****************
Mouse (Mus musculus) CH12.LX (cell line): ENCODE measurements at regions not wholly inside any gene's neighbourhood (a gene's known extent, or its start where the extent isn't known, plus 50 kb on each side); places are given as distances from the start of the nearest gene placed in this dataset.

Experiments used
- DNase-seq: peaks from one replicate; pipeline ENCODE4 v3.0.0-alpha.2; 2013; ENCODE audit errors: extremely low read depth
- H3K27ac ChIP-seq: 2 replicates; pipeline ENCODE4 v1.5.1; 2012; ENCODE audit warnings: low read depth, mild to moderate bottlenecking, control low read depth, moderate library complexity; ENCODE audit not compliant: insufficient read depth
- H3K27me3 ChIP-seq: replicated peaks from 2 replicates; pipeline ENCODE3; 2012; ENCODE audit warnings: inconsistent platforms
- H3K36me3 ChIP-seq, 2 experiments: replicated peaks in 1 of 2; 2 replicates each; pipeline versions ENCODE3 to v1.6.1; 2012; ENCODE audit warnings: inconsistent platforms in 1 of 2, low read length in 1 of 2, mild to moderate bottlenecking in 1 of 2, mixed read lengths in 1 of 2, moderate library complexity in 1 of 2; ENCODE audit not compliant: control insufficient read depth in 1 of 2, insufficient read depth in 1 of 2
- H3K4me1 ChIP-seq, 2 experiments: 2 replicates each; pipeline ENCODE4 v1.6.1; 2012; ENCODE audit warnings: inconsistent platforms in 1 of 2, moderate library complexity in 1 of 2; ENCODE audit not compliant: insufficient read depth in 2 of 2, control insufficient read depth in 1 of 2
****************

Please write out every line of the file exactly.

Mouse (Mus musculus) CH12.LX (cell line): ENCODE measurements at regions not wholly inside any gene's neighbourhood (a gene's known extent, or its start where the extent isn't known, plus 50 kb on each side); places are given as distances from the start of the nearest gene placed in this dataset.

Experiments used
- DNase-seq: peaks from one replicate; pipeline ENCODE4 v3.0.0-alpha.2; 2013; ENCODE audit errors: extremely low read depth
- H3K27ac ChIP-seq: 2 replicates; pipeline ENCODE4 v1.5.1; 2012; ENCODE audit warnings: low read depth, mild to moderate bottlenecking, control low read depth, moderate library complexity; ENCODE audit not compliant: insufficient read depth
- H3K27me3 ChIP-seq: replicated peaks from 2 replicates; pipeline ENCODE3; 2012; ENCODE audit warnings: inconsistent platforms
- H3K36me3 ChIP-seq, 2 experiments: replicated peaks in 1 of 2; 2 replicates each; pipeline versions ENCODE3 to v1.6.1; 2012; ENCODE audit warnings: inconsistent platforms in 1 of 2, low read length in 1 of 2, mild to moderate bottlenecking in 1 of 2, mixed read lengths in 1 of 2, moderate library complexity in 1 of 2; ENCODE audit not compliant: control insufficient read depth in 1 of 2, insufficient read depth in 1 of 2
- H3K4me1 ChIP-seq, 2 experiments: 2 replicates each; pipeline ENCODE4 v1.6.1; 2012; ENCODE audit warnings: inconsistent platforms in 1 of 2, moderate library complexity in 1 of 2; ENCODE audit not compliant: insufficient read depth in 2 of 2, control insufficient read depth in 1 of 2